Tech Life: 8 Reasons Why You Shouldn’t Be an Early Adopter
Early adopters of new technology are, God love ‘em, those folks who are the first to embrace manufacturer innovations in the marketplace. In my day, they were first family on block to get a microwave or a VCR. Today, they’re the first to have an LCD TV or smartphone. These are the consumers that manufacturers dream of and often cater to. They are plugged into tech trends and they don’t mind standing in line or camping out all night to indulge their new-gadget habit. They respond to buzz, and they create buzz. They are product evangelizers and brand ambassadors who reset the standards of everyday technology and they’re responsible, in part, for the embarrassment you feel as you tuck that old flip phone back in your pocket.
But early adoption isn’t all it’s cracked up to be. I think there’s a very real downside to the rush and blush of new technology. So take some comfort in your four-year-old flip phone and that hulking, boxy, analog TV. Here are eight reasons why you shouldn’t be an early adopter. (See also: Frugal Advice for the Gadget Addicted)
1. Higher Prices
New technology means higher retail costs. Efforts to quickly recoup R&D expenses and the factors of supply and demand all skew the price of new devices in favor of the manufacturer. It can take years for market forces to normalize and reflect the real value of an item.
2. Rapid Outdating
A first generation product implies a third and fourth generation. Typically, the greatest technological advancements are reflected in second generation releases. At that point, consumers have had a chance to test the earlier product in the harsh laboratory of everyday life. Speed, energy efficiency, memory, and software choices all tend to improve later on.
3. Kinks and Bugs
Similarly, any kinks and bugs are most glaringly apparent upon a product’s initial release (ala the early antenna issue and short battery life of Apple’s iPhone). Consumers complain and manufacturers correct a product’s shortcomings in later releases.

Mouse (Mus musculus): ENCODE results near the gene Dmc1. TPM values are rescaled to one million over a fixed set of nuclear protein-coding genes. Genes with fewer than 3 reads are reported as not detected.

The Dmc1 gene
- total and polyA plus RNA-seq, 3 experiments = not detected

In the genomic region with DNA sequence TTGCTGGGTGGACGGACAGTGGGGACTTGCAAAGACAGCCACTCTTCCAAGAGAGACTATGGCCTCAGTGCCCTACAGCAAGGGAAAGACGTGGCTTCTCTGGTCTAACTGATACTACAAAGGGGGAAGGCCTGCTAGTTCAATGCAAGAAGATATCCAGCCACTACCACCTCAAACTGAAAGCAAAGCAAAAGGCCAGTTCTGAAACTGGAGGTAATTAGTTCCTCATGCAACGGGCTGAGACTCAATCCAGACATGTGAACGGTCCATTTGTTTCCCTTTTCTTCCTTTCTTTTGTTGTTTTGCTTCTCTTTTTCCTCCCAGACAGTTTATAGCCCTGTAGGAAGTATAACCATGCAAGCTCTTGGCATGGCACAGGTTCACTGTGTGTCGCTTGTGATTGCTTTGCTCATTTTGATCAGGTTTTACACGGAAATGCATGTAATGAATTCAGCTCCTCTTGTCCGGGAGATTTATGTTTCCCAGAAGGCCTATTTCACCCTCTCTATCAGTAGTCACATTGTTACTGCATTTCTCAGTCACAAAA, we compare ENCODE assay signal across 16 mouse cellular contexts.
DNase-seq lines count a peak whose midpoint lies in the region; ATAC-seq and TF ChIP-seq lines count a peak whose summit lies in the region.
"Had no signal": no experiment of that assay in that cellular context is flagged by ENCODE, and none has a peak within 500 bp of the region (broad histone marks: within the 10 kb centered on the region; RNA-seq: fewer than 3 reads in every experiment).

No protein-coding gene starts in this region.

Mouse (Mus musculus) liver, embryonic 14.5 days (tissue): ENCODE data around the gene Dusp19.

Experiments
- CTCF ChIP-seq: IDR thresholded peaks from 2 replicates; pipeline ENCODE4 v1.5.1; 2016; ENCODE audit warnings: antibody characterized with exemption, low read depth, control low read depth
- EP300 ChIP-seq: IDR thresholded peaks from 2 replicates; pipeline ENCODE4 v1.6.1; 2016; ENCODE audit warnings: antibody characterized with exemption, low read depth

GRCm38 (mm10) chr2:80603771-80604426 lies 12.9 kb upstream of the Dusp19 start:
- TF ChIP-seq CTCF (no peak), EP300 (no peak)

4. Poor Resale Value
Since the greatest improvements usually happen between a product’s first and second generation, first-gen versions have lower resale value. Just try unloading that early iPod, if you’re not convinced.
5. Low Competition
With their patents firmly in place and other manufacturers scrambling to figure out how to match the wizardry, first generation products have very little competition. Low competition means little choice, and little choice means higher prices for consumers.
6. Buyers Are Uncompensated Testers
Early adopters of new technology become de facto product testers, pointing out bugs and product issues that may or may not be addressed with a first generation patch. I don’t know about you, but I don’t like to work for free — I’ll gladly let someone else use his piggy bank to be a guinea pig.
7. Lower Service Levels
Newly launched products often suffer from minimal service levels since manufacturers can’t always accurately predict popularity or performance. Later versions usually have a more established (and therefore more robust) support infrastructure.
8. Undetermined Usability
Let’s face it — novelty is part of our attraction to new products. The only thing better than getting something new is getting something that’s new to the world. But what do we do when the novelty wears off? How can we be sure the new product will become an indispensable part of our lives, or merely a brief rung on the evolutionary ladder of bigger, better, faster, and more mobile?
Don’t get me wrong, I’m not criticizing early adopters or questioning their place in consumer culture. They’re an essential category of willing buyers that lets the rest of us enjoy less expensive and more refined products. I salute the buyers of those early $2,500 LCD TVs and $600 iPhones. You’ve taken the hit that we more cost-conscious consumers just refused to take. We thank you; our wallets thank you.
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